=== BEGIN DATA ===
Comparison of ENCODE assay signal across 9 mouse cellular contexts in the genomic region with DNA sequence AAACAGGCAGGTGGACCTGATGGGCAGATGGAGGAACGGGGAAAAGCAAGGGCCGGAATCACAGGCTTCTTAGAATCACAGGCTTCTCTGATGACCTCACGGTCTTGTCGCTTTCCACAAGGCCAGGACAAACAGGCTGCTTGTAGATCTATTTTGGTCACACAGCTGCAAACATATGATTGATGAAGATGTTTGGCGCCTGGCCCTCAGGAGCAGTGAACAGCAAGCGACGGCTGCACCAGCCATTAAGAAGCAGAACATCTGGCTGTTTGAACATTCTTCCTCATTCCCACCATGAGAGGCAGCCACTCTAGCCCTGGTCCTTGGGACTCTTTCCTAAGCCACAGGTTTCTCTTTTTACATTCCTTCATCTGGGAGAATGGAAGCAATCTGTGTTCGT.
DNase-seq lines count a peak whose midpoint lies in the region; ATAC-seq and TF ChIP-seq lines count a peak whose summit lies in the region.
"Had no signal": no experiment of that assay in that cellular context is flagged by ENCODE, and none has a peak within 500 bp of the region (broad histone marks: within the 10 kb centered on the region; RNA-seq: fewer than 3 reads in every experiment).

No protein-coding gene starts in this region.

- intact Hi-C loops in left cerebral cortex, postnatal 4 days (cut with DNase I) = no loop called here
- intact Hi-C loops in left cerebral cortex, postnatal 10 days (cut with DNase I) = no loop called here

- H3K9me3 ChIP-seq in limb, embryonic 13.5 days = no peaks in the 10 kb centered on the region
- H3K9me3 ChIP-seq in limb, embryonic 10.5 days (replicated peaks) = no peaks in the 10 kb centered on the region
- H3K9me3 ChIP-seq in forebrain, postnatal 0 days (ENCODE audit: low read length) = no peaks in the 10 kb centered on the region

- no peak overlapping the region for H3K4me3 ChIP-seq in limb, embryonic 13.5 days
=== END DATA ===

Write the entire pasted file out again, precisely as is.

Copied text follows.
Comparison of ENCODE assay signal across 9 mouse cellular contexts in the genomic region with DNA sequence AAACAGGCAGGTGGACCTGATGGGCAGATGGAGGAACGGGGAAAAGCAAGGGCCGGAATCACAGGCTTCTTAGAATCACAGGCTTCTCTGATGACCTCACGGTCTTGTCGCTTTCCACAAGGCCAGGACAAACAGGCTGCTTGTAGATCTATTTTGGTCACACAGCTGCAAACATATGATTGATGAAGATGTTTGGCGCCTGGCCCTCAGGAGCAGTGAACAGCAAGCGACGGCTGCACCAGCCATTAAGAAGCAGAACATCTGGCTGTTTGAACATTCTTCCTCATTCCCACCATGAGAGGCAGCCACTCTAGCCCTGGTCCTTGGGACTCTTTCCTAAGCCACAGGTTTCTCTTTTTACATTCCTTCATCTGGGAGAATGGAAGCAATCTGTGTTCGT.
DNase-seq lines count a peak whose midpoint lies in the region; ATAC-seq and TF ChIP-seq lines count a peak whose summit lies in the region.
"Had no signal": no experiment of that assay in that cellular context is flagged by ENCODE, and none has a peak within 500 bp of the region (broad histone marks: within the 10 kb centered on the region; RNA-seq: fewer than 3 reads in every experiment).

No protein-coding gene starts in this region.

- intact Hi-C loops in left cerebral cortex, postnatal 4 days (cut with DNase I) = no loop called here
- intact Hi-C loops in left cerebral cortex, postnatal 10 days (cut with DNase I) = no loop called here

- H3K9me3 ChIP-seq in limb, embryonic 13.5 days = no peaks in the 10 kb centered on the region
- H3K9me3 ChIP-seq in limb, embryonic 10.5 days (replicated peaks) = no peaks in the 10 kb centered on the region
- H3K9me3 ChIP-seq in forebrain, postnatal 0 days (ENCODE audit: low read length) = no peaks in the 10 kb centered on the region

- no peak overlapping the region for H3K4me3 ChIP-seq in limb, embryonic 13.5 days